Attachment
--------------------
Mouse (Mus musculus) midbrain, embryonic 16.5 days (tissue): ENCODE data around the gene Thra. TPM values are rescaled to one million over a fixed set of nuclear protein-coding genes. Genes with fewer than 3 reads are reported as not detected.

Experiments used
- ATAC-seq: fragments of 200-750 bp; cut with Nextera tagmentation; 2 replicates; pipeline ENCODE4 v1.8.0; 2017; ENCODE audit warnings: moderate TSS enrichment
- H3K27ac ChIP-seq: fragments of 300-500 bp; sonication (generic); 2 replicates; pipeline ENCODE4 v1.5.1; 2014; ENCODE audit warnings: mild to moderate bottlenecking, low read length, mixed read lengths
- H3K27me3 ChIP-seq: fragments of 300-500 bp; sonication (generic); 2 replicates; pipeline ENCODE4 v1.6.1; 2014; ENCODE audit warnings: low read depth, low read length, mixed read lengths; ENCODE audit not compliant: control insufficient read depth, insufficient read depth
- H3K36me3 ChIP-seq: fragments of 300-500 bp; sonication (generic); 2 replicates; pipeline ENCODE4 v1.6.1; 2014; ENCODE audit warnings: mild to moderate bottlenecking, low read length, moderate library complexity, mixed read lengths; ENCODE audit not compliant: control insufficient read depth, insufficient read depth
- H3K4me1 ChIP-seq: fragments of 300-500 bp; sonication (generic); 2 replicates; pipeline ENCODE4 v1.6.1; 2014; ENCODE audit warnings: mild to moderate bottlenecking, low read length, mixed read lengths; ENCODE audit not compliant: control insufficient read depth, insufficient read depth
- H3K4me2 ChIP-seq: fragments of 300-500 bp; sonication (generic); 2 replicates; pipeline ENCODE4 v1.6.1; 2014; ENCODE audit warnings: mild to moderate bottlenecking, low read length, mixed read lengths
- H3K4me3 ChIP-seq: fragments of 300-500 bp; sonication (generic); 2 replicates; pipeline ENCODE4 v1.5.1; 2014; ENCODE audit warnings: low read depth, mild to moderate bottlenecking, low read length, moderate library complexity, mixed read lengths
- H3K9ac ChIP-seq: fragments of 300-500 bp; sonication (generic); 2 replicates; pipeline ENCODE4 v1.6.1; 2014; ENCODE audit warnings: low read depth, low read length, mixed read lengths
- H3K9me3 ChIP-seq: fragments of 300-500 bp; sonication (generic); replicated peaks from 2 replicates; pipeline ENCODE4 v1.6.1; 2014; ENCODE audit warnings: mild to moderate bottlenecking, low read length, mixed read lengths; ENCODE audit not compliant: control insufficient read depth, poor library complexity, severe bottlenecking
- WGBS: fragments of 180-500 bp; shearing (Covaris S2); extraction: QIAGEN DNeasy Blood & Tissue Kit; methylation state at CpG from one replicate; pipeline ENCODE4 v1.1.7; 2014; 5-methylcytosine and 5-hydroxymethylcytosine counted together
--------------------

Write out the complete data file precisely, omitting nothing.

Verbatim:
Mouse (Mus musculus) midbrain, embryonic 16.5 days (tissue): ENCODE data around the gene Thra. TPM values are rescaled to one million over a fixed set of nuclear protein-coding genes. Genes with fewer than 3 reads are reported as not detected.

Experiments used
- ATAC-seq: fragments of 200-750 bp; cut with Nextera tagmentation; 2 replicates; pipeline ENCODE4 v1.8.0; 2017; ENCODE audit warnings: moderate TSS enrichment
- H3K27ac ChIP-seq: fragments of 300-500 bp; sonication (generic); 2 replicates; pipeline ENCODE4 v1.5.1; 2014; ENCODE audit warnings: mild to moderate bottlenecking, low read length, mixed read lengths
- H3K27me3 ChIP-seq: fragments of 300-500 bp; sonication (generic); 2 replicates; pipeline ENCODE4 v1.6.1; 2014; ENCODE audit warnings: low read depth, low read length, mixed read lengths; ENCODE audit not compliant: control insufficient read depth, insufficient read depth
- H3K36me3 ChIP-seq: fragments of 300-500 bp; sonication (generic); 2 replicates; pipeline ENCODE4 v1.6.1; 2014; ENCODE audit warnings: mild to moderate bottlenecking, low read length, moderate library complexity, mixed read lengths; ENCODE audit not compliant: control insufficient read depth, insufficient read depth
- H3K4me1 ChIP-seq: fragments of 300-500 bp; sonication (generic); 2 replicates; pipeline ENCODE4 v1.6.1; 2014; ENCODE audit warnings: mild to moderate bottlenecking, low read length, mixed read lengths; ENCODE audit not compliant: control insufficient read depth, insufficient read depth
- H3K4me2 ChIP-seq: fragments of 300-500 bp; sonication (generic); 2 replicates; pipeline ENCODE4 v1.6.1; 2014; ENCODE audit warnings: mild to moderate bottlenecking, low read length, mixed read lengths
- H3K4me3 ChIP-seq: fragments of 300-500 bp; sonication (generic); 2 replicates; pipeline ENCODE4 v1.5.1; 2014; ENCODE audit warnings: low read depth, mild to moderate bottlenecking, low read length, moderate library complexity, mixed read lengths
- H3K9ac ChIP-seq: fragments of 300-500 bp; sonication (generic); 2 replicates; pipeline ENCODE4 v1.6.1; 2014; ENCODE audit warnings: low read depth, low read length, mixed read lengths
- H3K9me3 ChIP-seq: fragments of 300-500 bp; sonication (generic); replicated peaks from 2 replicates; pipeline ENCODE4 v1.6.1; 2014; ENCODE audit warnings: mild to moderate bottlenecking, low read length, mixed read lengths; ENCODE audit not compliant: control insufficient read depth, poor library complexity, severe bottlenecking
- WGBS: fragments of 180-500 bp; shearing (Covaris S2); extraction: QIAGEN DNeasy Blood & Tissue Kit; methylation state at CpG from one replicate; pipeline ENCODE4 v1.1.7; 2014; 5-methylcytosine and 5-hydroxymethylcytosine counted together